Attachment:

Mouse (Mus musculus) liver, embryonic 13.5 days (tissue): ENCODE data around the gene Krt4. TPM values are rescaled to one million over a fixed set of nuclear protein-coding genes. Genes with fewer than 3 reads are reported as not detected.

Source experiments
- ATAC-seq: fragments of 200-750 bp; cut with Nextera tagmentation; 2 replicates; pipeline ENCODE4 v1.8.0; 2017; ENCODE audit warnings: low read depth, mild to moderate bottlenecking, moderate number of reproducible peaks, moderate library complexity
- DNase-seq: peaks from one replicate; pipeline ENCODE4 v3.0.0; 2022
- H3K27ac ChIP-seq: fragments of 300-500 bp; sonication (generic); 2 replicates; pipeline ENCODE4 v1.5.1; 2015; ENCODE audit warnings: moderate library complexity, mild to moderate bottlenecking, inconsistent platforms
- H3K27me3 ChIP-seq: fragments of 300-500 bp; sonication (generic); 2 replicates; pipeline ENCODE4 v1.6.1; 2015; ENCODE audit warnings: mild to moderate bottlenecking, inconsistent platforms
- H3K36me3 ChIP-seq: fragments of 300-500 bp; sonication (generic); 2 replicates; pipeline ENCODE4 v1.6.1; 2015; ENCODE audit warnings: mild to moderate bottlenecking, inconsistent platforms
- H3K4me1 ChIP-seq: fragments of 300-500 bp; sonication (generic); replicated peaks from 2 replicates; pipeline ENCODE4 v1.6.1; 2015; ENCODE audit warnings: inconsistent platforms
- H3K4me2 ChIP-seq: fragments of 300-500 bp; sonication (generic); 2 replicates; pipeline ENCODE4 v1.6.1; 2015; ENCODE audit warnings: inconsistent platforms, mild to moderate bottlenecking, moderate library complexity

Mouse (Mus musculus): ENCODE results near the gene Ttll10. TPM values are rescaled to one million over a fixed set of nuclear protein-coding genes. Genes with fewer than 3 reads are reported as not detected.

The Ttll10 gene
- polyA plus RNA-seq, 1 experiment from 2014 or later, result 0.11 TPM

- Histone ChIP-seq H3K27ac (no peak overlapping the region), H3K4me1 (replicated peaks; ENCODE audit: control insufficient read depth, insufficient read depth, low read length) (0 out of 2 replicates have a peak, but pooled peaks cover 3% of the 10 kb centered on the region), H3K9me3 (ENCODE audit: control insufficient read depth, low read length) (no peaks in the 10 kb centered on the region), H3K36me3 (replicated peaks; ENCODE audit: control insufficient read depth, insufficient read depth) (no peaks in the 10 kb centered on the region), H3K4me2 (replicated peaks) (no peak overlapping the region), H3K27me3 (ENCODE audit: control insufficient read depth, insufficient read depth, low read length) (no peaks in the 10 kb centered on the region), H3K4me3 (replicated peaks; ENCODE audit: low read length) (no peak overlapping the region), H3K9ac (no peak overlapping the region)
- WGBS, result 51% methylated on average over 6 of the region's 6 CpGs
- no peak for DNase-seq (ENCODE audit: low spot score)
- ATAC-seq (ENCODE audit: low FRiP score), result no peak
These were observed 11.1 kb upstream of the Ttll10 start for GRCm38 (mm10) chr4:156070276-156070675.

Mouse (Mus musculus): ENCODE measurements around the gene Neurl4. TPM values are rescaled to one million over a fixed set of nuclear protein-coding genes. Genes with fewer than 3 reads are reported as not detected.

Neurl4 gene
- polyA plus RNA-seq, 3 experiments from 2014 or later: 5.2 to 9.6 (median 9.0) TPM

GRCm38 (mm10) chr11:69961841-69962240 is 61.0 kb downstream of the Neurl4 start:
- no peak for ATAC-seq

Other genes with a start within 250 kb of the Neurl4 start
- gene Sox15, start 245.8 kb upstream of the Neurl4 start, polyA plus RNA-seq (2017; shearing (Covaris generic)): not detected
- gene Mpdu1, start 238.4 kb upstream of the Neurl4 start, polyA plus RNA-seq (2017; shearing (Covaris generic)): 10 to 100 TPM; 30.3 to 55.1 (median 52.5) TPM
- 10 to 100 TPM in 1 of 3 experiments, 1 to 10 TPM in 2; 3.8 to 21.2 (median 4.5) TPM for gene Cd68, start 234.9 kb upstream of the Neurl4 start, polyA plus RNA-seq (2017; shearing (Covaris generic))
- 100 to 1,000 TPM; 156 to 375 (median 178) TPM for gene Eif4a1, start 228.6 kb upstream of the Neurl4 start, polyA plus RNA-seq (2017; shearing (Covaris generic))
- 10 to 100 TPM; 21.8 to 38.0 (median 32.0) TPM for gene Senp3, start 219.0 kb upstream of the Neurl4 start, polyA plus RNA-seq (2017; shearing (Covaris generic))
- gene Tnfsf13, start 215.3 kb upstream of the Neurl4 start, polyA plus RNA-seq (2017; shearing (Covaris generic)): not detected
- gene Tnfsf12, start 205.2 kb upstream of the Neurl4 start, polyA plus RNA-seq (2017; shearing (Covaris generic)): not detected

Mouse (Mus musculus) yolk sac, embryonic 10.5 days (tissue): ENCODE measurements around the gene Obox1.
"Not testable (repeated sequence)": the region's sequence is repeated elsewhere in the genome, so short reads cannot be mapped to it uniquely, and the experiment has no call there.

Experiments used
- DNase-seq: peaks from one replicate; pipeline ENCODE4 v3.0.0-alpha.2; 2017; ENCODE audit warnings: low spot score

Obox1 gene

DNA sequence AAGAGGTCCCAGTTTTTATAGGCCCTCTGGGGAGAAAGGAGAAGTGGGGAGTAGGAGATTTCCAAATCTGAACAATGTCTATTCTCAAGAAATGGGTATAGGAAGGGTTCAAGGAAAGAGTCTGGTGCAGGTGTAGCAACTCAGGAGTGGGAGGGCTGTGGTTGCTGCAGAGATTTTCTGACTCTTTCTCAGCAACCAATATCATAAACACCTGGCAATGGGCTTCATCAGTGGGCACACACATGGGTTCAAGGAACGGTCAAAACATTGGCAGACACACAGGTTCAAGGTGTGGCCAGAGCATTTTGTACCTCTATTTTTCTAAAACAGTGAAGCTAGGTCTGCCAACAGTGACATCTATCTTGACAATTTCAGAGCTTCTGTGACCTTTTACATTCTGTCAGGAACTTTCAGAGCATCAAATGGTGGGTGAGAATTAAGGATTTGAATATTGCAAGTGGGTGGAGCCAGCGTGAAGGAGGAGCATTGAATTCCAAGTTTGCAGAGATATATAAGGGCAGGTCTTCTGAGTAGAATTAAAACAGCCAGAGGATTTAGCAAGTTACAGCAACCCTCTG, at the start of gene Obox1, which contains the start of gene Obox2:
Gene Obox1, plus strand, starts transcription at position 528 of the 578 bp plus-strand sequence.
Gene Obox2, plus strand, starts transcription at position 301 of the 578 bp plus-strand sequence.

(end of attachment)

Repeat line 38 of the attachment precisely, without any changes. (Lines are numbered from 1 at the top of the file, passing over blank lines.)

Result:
Gene Obox2, plus strand, starts transcription at position 301 of the 578 bp plus-strand sequence.